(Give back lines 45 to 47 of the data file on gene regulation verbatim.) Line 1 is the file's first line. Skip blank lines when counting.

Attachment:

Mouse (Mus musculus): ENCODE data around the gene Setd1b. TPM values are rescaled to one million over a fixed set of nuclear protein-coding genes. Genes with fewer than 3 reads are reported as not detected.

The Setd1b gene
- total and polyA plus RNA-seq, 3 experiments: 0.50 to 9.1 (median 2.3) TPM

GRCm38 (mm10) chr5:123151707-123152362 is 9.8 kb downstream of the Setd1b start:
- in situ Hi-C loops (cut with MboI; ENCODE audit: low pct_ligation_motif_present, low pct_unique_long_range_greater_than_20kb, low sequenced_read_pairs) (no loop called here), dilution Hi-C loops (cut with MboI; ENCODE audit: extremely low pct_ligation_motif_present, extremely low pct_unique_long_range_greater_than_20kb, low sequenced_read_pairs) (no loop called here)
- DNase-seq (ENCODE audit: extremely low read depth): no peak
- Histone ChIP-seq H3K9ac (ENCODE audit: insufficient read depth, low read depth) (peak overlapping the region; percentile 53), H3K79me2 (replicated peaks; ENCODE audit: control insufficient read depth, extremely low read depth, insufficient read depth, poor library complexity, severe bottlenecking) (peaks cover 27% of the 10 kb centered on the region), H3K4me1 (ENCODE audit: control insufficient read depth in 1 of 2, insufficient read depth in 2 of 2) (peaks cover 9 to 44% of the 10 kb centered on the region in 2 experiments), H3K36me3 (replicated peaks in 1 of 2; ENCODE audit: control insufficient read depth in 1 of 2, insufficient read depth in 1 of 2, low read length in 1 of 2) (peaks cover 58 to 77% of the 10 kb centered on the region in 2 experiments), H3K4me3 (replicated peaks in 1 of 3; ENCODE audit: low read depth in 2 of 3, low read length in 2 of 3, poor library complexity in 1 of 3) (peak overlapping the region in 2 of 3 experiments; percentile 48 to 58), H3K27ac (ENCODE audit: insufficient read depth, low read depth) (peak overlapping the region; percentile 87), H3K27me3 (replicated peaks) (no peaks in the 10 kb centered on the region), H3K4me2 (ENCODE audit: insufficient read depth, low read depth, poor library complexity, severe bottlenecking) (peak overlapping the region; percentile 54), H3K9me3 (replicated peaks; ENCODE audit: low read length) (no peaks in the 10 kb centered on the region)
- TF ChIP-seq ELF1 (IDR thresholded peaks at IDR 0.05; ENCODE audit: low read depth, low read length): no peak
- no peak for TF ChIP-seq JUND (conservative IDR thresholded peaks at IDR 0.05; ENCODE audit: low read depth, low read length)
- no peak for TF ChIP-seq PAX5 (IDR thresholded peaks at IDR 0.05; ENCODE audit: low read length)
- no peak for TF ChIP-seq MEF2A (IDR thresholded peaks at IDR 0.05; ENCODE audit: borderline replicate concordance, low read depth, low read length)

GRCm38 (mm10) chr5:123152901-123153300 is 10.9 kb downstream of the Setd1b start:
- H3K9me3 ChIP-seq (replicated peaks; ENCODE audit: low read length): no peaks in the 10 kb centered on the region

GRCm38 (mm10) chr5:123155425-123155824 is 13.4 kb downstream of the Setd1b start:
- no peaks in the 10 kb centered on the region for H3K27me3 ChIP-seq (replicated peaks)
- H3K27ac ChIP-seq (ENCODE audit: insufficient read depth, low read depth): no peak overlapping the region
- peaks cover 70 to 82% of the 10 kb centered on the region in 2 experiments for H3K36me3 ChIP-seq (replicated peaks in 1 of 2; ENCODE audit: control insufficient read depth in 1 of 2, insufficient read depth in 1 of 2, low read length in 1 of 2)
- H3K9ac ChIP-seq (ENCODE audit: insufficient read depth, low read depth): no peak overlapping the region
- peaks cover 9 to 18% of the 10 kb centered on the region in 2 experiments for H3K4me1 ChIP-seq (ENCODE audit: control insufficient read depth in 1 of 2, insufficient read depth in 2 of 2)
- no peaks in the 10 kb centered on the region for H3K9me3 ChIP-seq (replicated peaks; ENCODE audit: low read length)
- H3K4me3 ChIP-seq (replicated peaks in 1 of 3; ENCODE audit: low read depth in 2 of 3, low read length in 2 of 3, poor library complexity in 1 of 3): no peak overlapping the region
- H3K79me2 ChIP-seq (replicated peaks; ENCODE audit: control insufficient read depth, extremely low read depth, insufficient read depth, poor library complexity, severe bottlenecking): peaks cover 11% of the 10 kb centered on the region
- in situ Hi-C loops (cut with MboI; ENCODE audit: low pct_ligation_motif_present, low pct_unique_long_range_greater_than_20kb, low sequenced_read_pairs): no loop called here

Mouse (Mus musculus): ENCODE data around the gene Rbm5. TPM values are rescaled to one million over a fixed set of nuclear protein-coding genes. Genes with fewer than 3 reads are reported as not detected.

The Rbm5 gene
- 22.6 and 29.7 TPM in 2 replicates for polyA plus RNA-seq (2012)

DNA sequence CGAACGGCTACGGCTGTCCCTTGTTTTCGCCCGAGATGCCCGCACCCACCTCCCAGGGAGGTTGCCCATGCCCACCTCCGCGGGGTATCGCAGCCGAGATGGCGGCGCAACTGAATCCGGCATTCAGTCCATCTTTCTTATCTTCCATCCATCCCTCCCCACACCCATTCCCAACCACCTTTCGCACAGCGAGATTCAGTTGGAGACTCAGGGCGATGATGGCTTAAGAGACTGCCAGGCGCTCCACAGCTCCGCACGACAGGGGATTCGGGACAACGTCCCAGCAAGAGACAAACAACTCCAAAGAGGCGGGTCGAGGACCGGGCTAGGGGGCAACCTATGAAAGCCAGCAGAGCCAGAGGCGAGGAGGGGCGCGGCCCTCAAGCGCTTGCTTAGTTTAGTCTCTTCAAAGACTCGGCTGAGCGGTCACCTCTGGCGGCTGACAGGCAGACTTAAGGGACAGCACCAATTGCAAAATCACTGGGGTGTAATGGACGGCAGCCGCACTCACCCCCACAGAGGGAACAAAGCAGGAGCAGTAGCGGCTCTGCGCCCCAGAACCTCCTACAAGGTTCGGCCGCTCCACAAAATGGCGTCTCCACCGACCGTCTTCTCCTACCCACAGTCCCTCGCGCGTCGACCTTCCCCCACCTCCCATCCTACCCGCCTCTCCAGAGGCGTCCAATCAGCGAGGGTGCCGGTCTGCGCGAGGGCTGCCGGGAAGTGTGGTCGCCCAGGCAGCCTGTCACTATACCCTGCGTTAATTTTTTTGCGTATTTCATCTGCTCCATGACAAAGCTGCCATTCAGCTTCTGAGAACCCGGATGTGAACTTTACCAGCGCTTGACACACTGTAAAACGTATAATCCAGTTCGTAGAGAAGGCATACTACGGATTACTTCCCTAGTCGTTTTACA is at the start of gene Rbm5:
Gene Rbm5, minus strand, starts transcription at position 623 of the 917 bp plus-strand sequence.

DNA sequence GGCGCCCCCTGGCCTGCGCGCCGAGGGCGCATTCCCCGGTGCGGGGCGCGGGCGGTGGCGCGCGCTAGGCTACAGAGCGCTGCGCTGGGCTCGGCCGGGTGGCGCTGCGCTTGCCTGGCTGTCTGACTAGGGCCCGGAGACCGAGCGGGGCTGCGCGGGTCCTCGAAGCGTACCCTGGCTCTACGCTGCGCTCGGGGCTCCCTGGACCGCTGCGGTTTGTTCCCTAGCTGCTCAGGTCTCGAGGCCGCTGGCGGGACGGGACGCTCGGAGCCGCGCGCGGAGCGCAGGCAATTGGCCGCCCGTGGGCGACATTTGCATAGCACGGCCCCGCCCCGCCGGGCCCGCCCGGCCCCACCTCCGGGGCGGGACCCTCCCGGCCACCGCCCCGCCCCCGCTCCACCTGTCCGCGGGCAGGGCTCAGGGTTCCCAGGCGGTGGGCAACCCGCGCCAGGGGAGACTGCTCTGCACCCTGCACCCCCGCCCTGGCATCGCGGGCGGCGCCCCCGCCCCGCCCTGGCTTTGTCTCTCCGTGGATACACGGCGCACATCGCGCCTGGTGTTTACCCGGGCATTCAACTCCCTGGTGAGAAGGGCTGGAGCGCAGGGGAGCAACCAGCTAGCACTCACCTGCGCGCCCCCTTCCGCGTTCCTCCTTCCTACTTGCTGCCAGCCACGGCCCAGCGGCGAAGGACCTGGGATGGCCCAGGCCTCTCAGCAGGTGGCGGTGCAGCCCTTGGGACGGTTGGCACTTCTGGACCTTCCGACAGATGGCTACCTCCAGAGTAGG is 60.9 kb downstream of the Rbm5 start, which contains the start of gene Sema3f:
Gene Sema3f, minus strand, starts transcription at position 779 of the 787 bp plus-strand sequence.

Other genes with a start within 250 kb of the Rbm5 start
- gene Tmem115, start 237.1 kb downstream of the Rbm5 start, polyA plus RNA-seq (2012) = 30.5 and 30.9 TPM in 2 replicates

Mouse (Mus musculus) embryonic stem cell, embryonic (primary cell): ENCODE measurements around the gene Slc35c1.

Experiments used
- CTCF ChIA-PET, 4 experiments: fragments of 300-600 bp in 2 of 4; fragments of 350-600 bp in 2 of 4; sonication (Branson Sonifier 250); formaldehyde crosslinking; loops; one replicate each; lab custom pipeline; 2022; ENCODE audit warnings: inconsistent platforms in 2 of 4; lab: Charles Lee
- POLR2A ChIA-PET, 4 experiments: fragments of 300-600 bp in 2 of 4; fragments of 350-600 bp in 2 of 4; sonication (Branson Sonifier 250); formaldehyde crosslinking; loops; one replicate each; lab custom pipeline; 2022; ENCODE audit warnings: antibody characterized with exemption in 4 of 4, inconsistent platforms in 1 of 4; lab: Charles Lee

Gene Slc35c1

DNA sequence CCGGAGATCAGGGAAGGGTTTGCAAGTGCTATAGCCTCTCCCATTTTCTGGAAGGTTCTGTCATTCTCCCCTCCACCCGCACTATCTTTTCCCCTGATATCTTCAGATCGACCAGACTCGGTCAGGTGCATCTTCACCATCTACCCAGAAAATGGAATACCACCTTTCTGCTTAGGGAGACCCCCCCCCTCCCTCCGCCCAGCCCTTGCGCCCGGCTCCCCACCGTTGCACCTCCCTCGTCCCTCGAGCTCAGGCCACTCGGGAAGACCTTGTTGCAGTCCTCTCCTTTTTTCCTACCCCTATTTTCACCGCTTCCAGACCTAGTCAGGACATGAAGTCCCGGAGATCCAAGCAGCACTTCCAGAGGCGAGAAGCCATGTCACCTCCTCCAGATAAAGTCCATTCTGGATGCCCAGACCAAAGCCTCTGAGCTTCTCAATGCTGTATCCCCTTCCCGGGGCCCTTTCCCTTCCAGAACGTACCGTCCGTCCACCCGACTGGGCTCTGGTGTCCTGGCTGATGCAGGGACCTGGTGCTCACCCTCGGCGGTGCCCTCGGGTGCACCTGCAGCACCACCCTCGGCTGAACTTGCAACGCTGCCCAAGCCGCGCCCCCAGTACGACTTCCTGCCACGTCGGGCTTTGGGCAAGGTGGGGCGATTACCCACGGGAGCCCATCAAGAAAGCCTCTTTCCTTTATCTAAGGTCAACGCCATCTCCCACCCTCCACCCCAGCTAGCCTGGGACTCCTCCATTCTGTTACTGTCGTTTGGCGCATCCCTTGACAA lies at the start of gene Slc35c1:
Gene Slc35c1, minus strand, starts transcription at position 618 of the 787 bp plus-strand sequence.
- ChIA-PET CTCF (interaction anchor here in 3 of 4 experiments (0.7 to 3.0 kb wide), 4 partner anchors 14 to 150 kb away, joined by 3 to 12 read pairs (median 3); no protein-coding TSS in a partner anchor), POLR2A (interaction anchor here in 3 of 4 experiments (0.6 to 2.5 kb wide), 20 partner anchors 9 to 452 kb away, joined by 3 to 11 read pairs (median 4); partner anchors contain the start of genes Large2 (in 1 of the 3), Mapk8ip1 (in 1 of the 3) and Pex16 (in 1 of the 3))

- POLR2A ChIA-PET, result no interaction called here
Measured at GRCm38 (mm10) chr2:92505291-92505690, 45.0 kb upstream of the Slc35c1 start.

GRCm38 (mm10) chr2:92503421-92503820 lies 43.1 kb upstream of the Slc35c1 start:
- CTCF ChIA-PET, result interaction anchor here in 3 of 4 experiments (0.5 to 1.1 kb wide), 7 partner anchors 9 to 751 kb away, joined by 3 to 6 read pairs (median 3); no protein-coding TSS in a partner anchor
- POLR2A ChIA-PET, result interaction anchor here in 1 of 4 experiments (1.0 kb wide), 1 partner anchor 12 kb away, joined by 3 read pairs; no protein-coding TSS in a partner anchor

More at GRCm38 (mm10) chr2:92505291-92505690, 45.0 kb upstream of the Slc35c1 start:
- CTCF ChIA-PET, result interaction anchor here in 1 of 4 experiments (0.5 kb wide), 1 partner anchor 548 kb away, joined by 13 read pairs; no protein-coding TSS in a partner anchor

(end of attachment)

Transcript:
- POLR2A ChIA-PET, result interaction anchor here in 1 of 4 experiments (1.0 kb wide), 1 partner anchor 12 kb away, joined by 3 read pairs; no protein-coding TSS in a partner anchor

More at GRCm38 (mm10) chr2:92505291-92505690, 45.0 kb upstream of the Slc35c1 start:
- CTCF ChIA-PET, result interaction anchor here in 1 of 4 experiments (0.5 kb wide), 1 partner anchor 548 kb away, joined by 13 read pairs; no protein-coding TSS in a partner anchor